Thresholds and Sanctuaries: the Mysterious Power of Place
In working on my second book, which is anchored in place even more deeply than my first, I just read Robert Hamma's Landscapes of the Soul: A Spirituality of Place.
Says Hamma, Places where we come close to the raw power of life and death are holy places. When we stand on this ground we sense ourselves on a threshold, on the edge of the border that divides what we see from what we cannot see.
This statement converged, for me, with three seemingly disparate things: Bill Srickland's journey, my on-line life, and a description of the Nihonga style of painting I saw in Mako Fujimura's slim volume River Grace.
For Strickland, the raw power of life he felt through working clay and through his teacher's passion for art fused with the art room and the teacher's dining room. As he remarks, these places became sanctuaries where he developed a new basis for his self-identity.
In a similar way, I consider that this blog— where over time I am forging a more raw, pulsing relationship to writing, art, artists and my own inner landscape— has become a surprising ' holy place' in a non-traditional form (usually we think of place as having a certain three-dimensionality that some would say is absent here). Oddly, this reminds me of Nihonga painting, which accrues memory-traces of the painting process as layers are built up; in their semi-opaqueness these layers birth 'ambiguous spaces [that] create their own quality of light.' In other words, not all space is as concrete as we expect and its reality, its dimensionality, might be related to memory and luminous impact as much as it is to concrete material.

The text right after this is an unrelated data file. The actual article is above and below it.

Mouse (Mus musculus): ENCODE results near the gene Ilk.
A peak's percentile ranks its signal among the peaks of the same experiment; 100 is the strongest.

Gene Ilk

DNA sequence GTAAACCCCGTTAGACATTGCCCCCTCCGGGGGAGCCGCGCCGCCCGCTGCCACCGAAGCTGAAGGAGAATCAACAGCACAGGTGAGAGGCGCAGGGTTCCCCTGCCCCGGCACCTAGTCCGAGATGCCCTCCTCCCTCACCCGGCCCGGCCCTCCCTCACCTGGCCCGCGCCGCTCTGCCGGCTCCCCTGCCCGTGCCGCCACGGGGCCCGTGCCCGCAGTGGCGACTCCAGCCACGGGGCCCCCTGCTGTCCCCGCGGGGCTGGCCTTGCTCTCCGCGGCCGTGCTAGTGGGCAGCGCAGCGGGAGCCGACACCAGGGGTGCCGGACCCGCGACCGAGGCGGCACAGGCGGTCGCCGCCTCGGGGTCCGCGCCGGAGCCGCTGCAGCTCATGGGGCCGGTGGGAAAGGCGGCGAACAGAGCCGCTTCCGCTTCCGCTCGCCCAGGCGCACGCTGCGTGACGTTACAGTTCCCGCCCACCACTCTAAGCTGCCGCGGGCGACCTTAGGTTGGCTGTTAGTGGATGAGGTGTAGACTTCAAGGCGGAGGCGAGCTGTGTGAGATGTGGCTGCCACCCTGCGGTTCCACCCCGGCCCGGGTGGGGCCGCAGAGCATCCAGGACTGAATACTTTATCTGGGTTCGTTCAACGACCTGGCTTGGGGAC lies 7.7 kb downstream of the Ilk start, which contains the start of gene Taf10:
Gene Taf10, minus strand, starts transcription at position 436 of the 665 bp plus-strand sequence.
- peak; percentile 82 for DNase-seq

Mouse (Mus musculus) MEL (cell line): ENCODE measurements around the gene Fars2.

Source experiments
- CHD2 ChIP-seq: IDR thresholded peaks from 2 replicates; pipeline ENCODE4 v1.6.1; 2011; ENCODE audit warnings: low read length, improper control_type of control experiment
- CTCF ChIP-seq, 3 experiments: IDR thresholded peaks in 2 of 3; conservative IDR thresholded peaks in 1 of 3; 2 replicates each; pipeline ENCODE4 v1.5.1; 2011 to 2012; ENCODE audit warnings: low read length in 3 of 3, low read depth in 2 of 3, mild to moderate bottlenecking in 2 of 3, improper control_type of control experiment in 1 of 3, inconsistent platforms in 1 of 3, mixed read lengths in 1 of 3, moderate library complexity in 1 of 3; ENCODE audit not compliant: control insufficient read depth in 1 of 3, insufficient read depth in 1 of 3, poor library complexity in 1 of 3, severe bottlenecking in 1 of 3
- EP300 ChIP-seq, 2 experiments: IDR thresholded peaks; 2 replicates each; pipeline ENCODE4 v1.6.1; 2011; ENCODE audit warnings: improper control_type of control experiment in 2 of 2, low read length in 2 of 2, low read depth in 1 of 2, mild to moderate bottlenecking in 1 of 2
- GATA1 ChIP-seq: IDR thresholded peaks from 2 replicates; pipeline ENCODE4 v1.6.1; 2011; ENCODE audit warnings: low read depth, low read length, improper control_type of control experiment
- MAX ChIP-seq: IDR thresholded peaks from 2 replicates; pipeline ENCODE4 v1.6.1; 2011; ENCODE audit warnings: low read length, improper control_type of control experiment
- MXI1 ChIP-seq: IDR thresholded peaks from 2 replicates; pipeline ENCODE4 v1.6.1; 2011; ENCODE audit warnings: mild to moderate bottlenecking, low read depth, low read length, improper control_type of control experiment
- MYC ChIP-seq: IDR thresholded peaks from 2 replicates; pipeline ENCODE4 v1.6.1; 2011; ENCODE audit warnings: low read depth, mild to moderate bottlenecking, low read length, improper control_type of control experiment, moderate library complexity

So that, perhaps the holiness of a place, a space— even a cyberspace— is as Hamma suggests somehow related to the experience of threshold, shift, possibility. We stand in a certain place, even an ambiguous space, and like Strickland we find a new identity emerging. Suddenly, the place is both threshold and sanctuary. Whether we make it so or the place itself makes it so is a bit of a mystery.
Golden Fire art by Makoto Fujimura. Used with permission.
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